Monday, 11 October 2010

Canadian Thanksgiving Day Special: Missing DVDs, Read Books and Played-with Lego, Plus Succulent Turkey

Just spent a half hour crawling around on hands and knees in the guest room, looking for a DVD that had gone astray. We had the augmented gang over yesterday for Thanksgiving dinner--35 adults and eight kids, ranging in age from six weeks (Jeanne, the tiny perfect baby) to our friends Sid and Doris Ingerman who will turn 82 this winter. It was great fun, but somewhere along the way one of the three DVDs I rented for the younger generation got kicked under the TV/DVD player.

I suspect that nobody actually watched anything since there also was a lot of Lego scattered around too, as well as a pile of books that had obvsiously been looked at. A lot more effort seemed to go into eating--I cooked two 5.5 kilo turkeys plus two turkey legs, and everyone brought something including desserts to die for. Emmanuel carved the birds with great panache, Jeanne got passed around so that everyone got a cuddle, and some of the problems of the world were settled. In short, it was a great occasion to enjoy friends and family and to remember how truly fortunate we are.

Here's the recipe for the turkey which involved brining it for 24 hours. Well worth the effort.

Adapted from Global Gourmet and inspired by the way that Alice Waters did it.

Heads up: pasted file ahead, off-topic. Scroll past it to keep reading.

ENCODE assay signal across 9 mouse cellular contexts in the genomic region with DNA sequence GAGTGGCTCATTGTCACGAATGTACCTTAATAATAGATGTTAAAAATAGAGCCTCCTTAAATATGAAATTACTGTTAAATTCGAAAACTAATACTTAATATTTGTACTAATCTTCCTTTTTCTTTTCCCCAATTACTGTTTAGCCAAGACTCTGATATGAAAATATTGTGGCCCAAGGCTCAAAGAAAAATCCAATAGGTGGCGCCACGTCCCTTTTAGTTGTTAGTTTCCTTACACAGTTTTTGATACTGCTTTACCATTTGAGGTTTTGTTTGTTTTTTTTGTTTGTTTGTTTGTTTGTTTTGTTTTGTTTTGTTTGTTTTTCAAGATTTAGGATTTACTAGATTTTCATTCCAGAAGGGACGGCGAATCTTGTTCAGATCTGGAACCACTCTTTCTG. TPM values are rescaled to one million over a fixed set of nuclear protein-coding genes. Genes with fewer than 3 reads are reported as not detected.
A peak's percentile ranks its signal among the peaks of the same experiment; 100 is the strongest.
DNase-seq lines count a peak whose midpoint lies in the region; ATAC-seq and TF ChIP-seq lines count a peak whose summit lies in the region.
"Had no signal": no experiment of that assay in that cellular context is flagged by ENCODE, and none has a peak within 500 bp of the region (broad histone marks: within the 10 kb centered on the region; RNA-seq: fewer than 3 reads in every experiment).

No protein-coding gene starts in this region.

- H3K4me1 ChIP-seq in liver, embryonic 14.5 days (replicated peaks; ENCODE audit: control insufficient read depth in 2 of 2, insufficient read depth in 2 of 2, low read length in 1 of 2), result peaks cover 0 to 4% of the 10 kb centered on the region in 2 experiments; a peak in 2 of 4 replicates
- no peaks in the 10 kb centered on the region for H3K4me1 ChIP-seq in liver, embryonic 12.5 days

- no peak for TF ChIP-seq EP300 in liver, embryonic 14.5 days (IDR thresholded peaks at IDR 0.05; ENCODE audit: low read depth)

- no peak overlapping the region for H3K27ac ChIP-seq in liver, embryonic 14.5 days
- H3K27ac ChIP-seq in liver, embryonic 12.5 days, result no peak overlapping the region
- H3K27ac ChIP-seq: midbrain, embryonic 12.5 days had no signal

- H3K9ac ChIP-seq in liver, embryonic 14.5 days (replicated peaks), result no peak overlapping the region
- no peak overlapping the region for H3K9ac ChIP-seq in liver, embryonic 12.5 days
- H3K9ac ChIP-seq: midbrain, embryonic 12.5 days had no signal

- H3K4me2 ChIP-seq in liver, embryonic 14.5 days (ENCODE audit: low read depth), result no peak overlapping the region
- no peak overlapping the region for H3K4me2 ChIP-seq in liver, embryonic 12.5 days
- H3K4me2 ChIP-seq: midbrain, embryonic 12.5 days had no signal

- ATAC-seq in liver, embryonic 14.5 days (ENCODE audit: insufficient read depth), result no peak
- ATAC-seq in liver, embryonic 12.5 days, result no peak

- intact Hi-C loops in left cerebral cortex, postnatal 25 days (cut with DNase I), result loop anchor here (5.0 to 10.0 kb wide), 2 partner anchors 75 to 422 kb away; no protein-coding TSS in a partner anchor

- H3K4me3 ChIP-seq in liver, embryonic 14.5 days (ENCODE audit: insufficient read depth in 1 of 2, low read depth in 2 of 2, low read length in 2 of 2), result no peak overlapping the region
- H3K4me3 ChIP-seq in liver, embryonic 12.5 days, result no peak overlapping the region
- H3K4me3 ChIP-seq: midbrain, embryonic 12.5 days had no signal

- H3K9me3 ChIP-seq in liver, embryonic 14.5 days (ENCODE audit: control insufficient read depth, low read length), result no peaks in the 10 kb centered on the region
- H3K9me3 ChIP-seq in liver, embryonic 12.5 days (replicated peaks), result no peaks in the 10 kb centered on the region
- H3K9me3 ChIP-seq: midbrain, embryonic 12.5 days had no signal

Good for one 18-20 pound turkey or two smaller ones.

3 cups water
2 cups kosher/rock salt
1 cup sugar
5-6 bay leaves, torn up
6 sprigs of fresh rosemary, or 2 tsp of dried
1 whole head of garlic, peeled
5 whole allspice berries, crushed
4 juniper berries, crushed
10 black peppercorns, crushed
4 or 5 dried chili peppers

Stir the ingredients together in a saucepan over heat until the salt and sugar dissolve.

Put the bird into a big container (I used a canning vat in which both turkeys fit well.) Fill the container about half full of water. Add brine, and more water until the bird/s is/are covered. Refrigerate for 24 hours turning if necessary to make sure that all surfaces have several hours of direct contact with the brine.

Stuff with dressing--I use my mother's old fashioned white bread, onion and sage one with a little lemon zest added.

Rub the skin with olive oil and sprinkle with fresh ground pepper. Do not salt. Cook uncovered in a 400-degree oven for a half hour per kilo/12 to 15 minutes per pound. If the skin browns too fast, place a piece of aluminum foil over the affected part.

The result is terrific, and the drippings make fantastic gravy.

You can also do this with chicken and pork roast, halving the brine recipe. For pork, increase the brining time to three days.

No comments: